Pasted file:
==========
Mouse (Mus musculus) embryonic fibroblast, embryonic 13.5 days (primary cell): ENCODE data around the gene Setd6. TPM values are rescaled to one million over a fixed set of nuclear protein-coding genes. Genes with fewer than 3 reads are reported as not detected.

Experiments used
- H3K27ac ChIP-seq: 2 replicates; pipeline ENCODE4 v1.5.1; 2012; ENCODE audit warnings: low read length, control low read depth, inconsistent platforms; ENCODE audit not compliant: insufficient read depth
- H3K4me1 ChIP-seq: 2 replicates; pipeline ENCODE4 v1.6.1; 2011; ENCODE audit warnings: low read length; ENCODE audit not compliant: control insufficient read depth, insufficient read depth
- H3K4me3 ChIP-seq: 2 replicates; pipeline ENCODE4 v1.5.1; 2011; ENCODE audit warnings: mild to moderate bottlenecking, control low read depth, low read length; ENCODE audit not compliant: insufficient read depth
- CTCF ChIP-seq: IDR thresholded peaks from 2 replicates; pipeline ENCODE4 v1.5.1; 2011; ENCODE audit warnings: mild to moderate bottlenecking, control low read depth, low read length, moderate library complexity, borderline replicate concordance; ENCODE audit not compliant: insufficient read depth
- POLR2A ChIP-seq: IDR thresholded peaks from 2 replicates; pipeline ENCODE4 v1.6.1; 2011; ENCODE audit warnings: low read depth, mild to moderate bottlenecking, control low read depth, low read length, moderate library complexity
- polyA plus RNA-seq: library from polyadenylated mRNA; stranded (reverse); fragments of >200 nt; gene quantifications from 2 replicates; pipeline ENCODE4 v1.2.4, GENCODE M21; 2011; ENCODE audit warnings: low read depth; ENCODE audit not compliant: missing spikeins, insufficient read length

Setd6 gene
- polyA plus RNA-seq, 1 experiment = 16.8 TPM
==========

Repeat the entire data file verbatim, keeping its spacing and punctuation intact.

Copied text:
Mouse (Mus musculus) embryonic fibroblast, embryonic 13.5 days (primary cell): ENCODE data around the gene Setd6. TPM values are rescaled to one million over a fixed set of nuclear protein-coding genes. Genes with fewer than 3 reads are reported as not detected.

Experiments used
- H3K27ac ChIP-seq: 2 replicates; pipeline ENCODE4 v1.5.1; 2012; ENCODE audit warnings: low read length, control low read depth, inconsistent platforms; ENCODE audit not compliant: insufficient read depth
- H3K4me1 ChIP-seq: 2 replicates; pipeline ENCODE4 v1.6.1; 2011; ENCODE audit warnings: low read length; ENCODE audit not compliant: control insufficient read depth, insufficient read depth
- H3K4me3 ChIP-seq: 2 replicates; pipeline ENCODE4 v1.5.1; 2011; ENCODE audit warnings: mild to moderate bottlenecking, control low read depth, low read length; ENCODE audit not compliant: insufficient read depth
- CTCF ChIP-seq: IDR thresholded peaks from 2 replicates; pipeline ENCODE4 v1.5.1; 2011; ENCODE audit warnings: mild to moderate bottlenecking, control low read depth, low read length, moderate library complexity, borderline replicate concordance; ENCODE audit not compliant: insufficient read depth
- POLR2A ChIP-seq: IDR thresholded peaks from 2 replicates; pipeline ENCODE4 v1.6.1; 2011; ENCODE audit warnings: low read depth, mild to moderate bottlenecking, control low read depth, low read length, moderate library complexity
- polyA plus RNA-seq: library from polyadenylated mRNA; stranded (reverse); fragments of >200 nt; gene quantifications from 2 replicates; pipeline ENCODE4 v1.2.4, GENCODE M21; 2011; ENCODE audit warnings: low read depth; ENCODE audit not compliant: missing spikeins, insufficient read length

Setd6 gene
- polyA plus RNA-seq, 1 experiment = 16.8 TPM